Another option for termination would be to do some intensive fall grazing. The advantages of this strategy are that you kill the cover crop, feed your livestock, and get manure value. Stocking rates need to be relatively high to get an even kill and an even distribution of manure.
After you terminate your first cover crop off, you would want to seed your fall cover crop right away for soil building and weed control. The fall cover crop could all be species that winter kill. Again, I would recommend using a mixture of species. Your residue levels will determine the mix of species in this crop.
In addition, I would highly recommend doing some baseline soil tests for nutrients and organic matter. Make sure you don’t have too much residue to tie up the nitrogen. I would advise that you not plant a cash crop the first year after a grassy pasture, so that the nutrients in the residue have a chance to cycle into the soil. It might be that you could get your first cash crop in 2012 if you begin your transition this fall. That would really depend on the condition of your soil, the weed pressure, and the soil test results.
Dr. Pat Carr at the Dickinson research station might also be a good contact as he is doing some work on developing organic no-till, although his research his in drier climates than Minnesota. His number is: (701) 483-2348 x.143
Thank you for calling ATTRA to request information about elderberry production.
Elderberry, Sambucas Canadensis, is a native plant throughout much of the U.S. The fruit and flowers are edible, and are traditionally used for making wines, jams, syrups, and natural food colorings. The fruit is currently receiving increased attention because of its antioxidant and antiviral activity. At the 2010 Missouri Small Fruit and Vegetable Growers’ Conference, researchers and growers extolled the virtues of elderberries.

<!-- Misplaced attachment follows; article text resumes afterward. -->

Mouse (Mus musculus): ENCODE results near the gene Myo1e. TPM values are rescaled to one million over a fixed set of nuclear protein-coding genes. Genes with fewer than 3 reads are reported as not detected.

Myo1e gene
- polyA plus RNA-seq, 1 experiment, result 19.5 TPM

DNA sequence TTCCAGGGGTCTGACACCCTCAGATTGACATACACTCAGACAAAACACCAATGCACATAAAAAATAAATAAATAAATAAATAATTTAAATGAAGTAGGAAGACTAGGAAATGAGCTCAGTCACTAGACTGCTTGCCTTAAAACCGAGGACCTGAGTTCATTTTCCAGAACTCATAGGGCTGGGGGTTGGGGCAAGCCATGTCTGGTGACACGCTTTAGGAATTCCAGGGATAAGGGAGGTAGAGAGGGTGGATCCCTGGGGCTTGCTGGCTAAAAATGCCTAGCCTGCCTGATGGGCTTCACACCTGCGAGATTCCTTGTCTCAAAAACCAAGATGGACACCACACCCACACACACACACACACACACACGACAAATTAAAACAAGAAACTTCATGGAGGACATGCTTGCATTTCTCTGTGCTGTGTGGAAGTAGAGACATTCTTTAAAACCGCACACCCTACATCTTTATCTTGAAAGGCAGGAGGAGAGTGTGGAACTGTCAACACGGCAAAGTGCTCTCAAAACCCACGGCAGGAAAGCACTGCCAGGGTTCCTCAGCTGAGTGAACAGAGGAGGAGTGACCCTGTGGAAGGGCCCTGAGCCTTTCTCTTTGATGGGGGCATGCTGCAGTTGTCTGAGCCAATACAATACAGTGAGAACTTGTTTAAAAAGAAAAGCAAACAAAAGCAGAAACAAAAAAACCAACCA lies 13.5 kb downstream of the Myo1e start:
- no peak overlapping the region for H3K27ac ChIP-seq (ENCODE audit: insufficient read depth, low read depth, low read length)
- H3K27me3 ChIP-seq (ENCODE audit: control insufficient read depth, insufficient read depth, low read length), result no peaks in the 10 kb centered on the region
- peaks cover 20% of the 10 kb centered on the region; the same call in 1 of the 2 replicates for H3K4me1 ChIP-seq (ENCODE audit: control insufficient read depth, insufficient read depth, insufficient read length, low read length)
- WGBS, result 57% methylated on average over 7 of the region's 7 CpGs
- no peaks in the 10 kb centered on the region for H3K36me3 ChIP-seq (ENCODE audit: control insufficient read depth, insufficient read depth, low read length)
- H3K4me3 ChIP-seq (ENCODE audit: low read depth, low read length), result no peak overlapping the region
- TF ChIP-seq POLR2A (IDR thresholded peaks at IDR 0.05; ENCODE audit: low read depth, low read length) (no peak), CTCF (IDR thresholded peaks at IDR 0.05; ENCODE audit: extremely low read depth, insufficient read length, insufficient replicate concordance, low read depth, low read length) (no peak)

Terry Durham, a Missouri grower, has planted at least 17 acres to elderberries; the juice is sold in 11-ounce bottles priced at $15 per bottle. The Missouri River Hills Elderberry Producers Cooperative will host a conference and farm tour on June 17 and 19, 2010 at the Carver Center, Jefferson City, Missouri, and Eridu Farms, near Hartsburg. Call 573-999-3034 or check the website www.elderberrylife.com for details.
Other resources provide information on propagation, planting, pruning, fertilization and irrigation, weed control, and harvest. The bulletin Growing Currants, Gooseberries, and Elderberries in Wisconsin should be available through your local University of Wisconsin Extension office. You can also access it online at: http://learningstore.uwex.edu/assets/pdfs/A1960.PDF
Birds can be a significant problem on all small fruits. (Cardinals, brown thrashers, and mockingbirds stripped the fruit on the one elderberry shrub that volunteered in my market garden; maybe it was planted by the same birds?) Netting may be an effective tactic for saving the berries for your own harvest.